- There is almost always a path to the desired result. When a legitimate business initiative conflicts with a compliance concern, there is likely some solution that can accomplish the goals of all involved. Any well-trained lawyer or compliance professional can create hard-and-fast rules or take the easy path to “No.” Those who are most effective will take the business’ goal as their own, and seek a way around the potential impasse that maintains their standards of risk aversion while supporting the success of the enterprise.
Compliance professionals, like the businesses they support, must constantly evolve and adapt as their environments change. That includes periodically assessing whether their approach to risk management is tuned appropriately to the needs, initiatives and footprints of the business at issue. That is never easy, but it is vital because overcorrecting in either direction can lead to the same result — failure of your program to prevent, detect and respond to the risks it is designed to address.
Alex Brackett is a partner in the government investigations and white collar litigation practice of McGuireWoods LLP. He is co-leader of the firm’s strategic risk and compliance team and advises corporate and individual clients on white-collar criminal defense, internal investigations and compliance program development and maintenance. Based in the Richmond, Virginia office, he has a particular focus on anti-corruption laws such as the FCPA, as well as export controls, sanctions and other trade restrictions.
Thank you Alex for the well reasoned reminder that we should seek to maintain good balance in all things. It's a "best practice" to temper the tendency to, "When in worry, when in doubt, run in circles, scream and shout." It's also good to avoid Chicken Little's sky that tends to fall too often around compliance and regulation and the horror stories we tell and hear.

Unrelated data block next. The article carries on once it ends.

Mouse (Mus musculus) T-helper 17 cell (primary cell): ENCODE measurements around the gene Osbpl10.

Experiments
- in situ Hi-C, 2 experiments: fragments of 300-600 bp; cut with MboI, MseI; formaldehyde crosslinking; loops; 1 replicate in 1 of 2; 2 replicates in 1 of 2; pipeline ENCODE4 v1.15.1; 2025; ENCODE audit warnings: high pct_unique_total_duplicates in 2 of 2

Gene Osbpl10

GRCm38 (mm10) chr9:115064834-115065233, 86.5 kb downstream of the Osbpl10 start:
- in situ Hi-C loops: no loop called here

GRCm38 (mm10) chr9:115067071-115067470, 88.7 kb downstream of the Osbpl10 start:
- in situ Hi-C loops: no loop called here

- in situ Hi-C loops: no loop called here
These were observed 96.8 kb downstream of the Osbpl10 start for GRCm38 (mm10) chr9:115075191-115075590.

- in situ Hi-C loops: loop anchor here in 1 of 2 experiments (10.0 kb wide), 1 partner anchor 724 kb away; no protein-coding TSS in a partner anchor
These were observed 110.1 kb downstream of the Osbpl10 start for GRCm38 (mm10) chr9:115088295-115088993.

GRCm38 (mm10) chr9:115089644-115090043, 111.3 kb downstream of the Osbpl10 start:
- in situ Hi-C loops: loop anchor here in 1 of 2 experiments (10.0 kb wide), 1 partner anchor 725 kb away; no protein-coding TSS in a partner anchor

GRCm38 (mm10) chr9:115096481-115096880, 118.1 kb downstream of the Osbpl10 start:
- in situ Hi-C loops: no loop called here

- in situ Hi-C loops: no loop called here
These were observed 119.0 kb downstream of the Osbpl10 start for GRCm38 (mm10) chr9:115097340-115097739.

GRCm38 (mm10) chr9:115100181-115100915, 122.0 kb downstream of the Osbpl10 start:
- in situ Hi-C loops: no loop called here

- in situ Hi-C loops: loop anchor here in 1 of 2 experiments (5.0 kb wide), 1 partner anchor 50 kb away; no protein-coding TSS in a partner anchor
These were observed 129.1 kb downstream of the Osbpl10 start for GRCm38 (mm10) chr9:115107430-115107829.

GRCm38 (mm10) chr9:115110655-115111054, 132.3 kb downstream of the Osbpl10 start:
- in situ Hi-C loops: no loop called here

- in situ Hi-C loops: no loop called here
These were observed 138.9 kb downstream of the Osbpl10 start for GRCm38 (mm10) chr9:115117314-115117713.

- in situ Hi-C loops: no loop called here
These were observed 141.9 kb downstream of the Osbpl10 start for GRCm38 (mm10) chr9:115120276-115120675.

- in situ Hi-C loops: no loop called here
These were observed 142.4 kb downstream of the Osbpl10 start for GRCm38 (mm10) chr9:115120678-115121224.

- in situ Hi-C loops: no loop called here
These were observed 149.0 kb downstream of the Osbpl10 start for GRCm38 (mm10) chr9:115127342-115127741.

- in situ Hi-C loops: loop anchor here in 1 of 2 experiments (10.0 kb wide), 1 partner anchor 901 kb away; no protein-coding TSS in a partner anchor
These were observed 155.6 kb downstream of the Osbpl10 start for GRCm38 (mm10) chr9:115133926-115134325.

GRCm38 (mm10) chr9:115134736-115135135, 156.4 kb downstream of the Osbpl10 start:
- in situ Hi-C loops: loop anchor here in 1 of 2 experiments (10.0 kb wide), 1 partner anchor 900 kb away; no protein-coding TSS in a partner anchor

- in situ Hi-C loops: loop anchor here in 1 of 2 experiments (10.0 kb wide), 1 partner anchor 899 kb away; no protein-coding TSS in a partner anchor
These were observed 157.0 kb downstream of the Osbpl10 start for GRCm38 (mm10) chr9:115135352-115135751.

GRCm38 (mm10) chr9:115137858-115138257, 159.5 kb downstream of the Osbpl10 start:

What a sensible blog! Thank you Alex. Having been a business ethics adviser for many years, I quickly learned that understanding the business and getting the trust of the business is essential for them to come to see you with their plans at an early stage. Quite of ten at that point, their ideas can be molded in a way that is fully compliant AND meets their business needs. Later on in the process, that often becomes difficult.
A straight NO is seldom required: instead the response is, let's see what you want to achieve and how we can make sure it confirms with the company values and (thus) the law. And to do so, my business colleagues said that it was helpful that I was knowledgeable on compliance, but not a lawyer. Sorry to have to say, but legalese and business English are two rather different languages!
Really good and direct post Alex, as I always remind myself, and those I have the opportunity to help, "our job is to help those wanting to do the right thing to find the information, tools and help they need to do the right thing" (as i wrote here: https://www.linkedin.com/pulse/what-real-role-compliance-officer-alexandre-da-cunha-serpa-ccep-cfe ).
Let's hope, and help, that more and more compliance officers do act in such a way.